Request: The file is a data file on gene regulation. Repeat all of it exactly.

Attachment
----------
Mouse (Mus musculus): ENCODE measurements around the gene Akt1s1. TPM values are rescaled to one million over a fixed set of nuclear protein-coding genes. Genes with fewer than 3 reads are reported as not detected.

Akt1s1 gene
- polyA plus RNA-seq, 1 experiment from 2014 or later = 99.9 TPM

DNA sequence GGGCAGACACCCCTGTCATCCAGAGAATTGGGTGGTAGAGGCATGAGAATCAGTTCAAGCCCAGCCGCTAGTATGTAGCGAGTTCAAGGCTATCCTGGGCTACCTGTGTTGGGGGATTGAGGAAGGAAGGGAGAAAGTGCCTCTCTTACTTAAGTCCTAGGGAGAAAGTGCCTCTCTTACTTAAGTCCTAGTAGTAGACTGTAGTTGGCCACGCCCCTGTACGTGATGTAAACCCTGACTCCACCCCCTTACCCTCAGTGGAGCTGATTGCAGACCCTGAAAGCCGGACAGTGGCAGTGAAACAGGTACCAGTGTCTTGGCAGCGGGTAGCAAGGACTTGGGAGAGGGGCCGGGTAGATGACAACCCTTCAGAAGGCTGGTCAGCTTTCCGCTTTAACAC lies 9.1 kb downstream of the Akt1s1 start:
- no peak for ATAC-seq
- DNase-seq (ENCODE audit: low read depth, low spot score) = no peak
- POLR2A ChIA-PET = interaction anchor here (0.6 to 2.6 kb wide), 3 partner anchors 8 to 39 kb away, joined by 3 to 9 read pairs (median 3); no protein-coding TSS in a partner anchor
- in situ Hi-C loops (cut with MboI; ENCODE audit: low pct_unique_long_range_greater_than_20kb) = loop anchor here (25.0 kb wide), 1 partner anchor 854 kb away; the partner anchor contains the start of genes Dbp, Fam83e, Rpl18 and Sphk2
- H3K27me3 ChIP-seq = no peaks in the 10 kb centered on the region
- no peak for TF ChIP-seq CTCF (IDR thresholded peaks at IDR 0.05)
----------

Mouse (Mus musculus): ENCODE measurements around the gene Akt1s1. TPM values are rescaled to one million over a fixed set of nuclear protein-coding genes. Genes with fewer than 3 reads are reported as not detected.

Akt1s1 gene
- polyA plus RNA-seq, 1 experiment from 2014 or later = 99.9 TPM

DNA sequence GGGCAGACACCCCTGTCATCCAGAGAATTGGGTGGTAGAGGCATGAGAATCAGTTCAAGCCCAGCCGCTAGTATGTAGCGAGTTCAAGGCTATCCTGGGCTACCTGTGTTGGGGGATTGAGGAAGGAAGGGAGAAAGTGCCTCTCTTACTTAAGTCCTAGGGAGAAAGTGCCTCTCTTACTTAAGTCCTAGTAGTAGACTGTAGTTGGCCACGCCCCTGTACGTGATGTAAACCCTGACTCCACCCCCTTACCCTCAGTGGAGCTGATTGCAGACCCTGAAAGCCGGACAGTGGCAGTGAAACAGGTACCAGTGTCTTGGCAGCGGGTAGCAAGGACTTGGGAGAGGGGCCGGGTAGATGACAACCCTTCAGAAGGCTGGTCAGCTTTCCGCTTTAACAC lies 9.1 kb downstream of the Akt1s1 start:
- no peak for ATAC-seq
- DNase-seq (ENCODE audit: low read depth, low spot score) = no peak
- POLR2A ChIA-PET = interaction anchor here (0.6 to 2.6 kb wide), 3 partner anchors 8 to 39 kb away, joined by 3 to 9 read pairs (median 3); no protein-coding TSS in a partner anchor
- in situ Hi-C loops (cut with MboI; ENCODE audit: low pct_unique_long_range_greater_than_20kb) = loop anchor here (25.0 kb wide), 1 partner anchor 854 kb away; the partner anchor contains the start of genes Dbp, Fam83e, Rpl18 and Sphk2
- H3K27me3 ChIP-seq = no peaks in the 10 kb centered on the region
- no peak for TF ChIP-seq CTCF (IDR thresholded peaks at IDR 0.05)